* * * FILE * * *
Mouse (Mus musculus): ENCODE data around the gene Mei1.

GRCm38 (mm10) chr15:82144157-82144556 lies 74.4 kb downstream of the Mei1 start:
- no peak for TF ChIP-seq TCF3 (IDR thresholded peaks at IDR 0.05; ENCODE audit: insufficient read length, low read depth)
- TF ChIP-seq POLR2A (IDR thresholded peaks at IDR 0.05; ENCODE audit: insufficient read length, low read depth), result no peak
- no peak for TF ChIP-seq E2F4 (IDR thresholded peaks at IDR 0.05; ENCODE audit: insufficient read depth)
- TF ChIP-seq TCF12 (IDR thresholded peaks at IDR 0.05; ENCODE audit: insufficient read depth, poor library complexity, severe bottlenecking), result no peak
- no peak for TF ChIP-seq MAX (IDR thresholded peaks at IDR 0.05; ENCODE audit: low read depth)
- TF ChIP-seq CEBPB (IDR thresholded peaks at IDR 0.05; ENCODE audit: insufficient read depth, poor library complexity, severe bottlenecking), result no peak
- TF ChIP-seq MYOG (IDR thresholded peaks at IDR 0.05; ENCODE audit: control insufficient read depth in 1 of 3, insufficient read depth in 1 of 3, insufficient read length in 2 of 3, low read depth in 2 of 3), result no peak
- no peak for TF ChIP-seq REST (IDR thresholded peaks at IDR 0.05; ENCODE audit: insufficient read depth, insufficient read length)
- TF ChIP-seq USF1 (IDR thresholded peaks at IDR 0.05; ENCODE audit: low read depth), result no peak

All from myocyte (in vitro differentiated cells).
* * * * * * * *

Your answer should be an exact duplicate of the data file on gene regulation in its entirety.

Mouse (Mus musculus): ENCODE data around the gene Mei1.

GRCm38 (mm10) chr15:82144157-82144556 lies 74.4 kb downstream of the Mei1 start:
- no peak for TF ChIP-seq TCF3 (IDR thresholded peaks at IDR 0.05; ENCODE audit: insufficient read length, low read depth)
- TF ChIP-seq POLR2A (IDR thresholded peaks at IDR 0.05; ENCODE audit: insufficient read length, low read depth), result no peak
- no peak for TF ChIP-seq E2F4 (IDR thresholded peaks at IDR 0.05; ENCODE audit: insufficient read depth)
- TF ChIP-seq TCF12 (IDR thresholded peaks at IDR 0.05; ENCODE audit: insufficient read depth, poor library complexity, severe bottlenecking), result no peak
- no peak for TF ChIP-seq MAX (IDR thresholded peaks at IDR 0.05; ENCODE audit: low read depth)
- TF ChIP-seq CEBPB (IDR thresholded peaks at IDR 0.05; ENCODE audit: insufficient read depth, poor library complexity, severe bottlenecking), result no peak
- TF ChIP-seq MYOG (IDR thresholded peaks at IDR 0.05; ENCODE audit: control insufficient read depth in 1 of 3, insufficient read depth in 1 of 3, insufficient read length in 2 of 3, low read depth in 2 of 3), result no peak
- no peak for TF ChIP-seq REST (IDR thresholded peaks at IDR 0.05; ENCODE audit: insufficient read depth, insufficient read length)
- TF ChIP-seq USF1 (IDR thresholded peaks at IDR 0.05; ENCODE audit: low read depth), result no peak

All from myocyte (in vitro differentiated cells).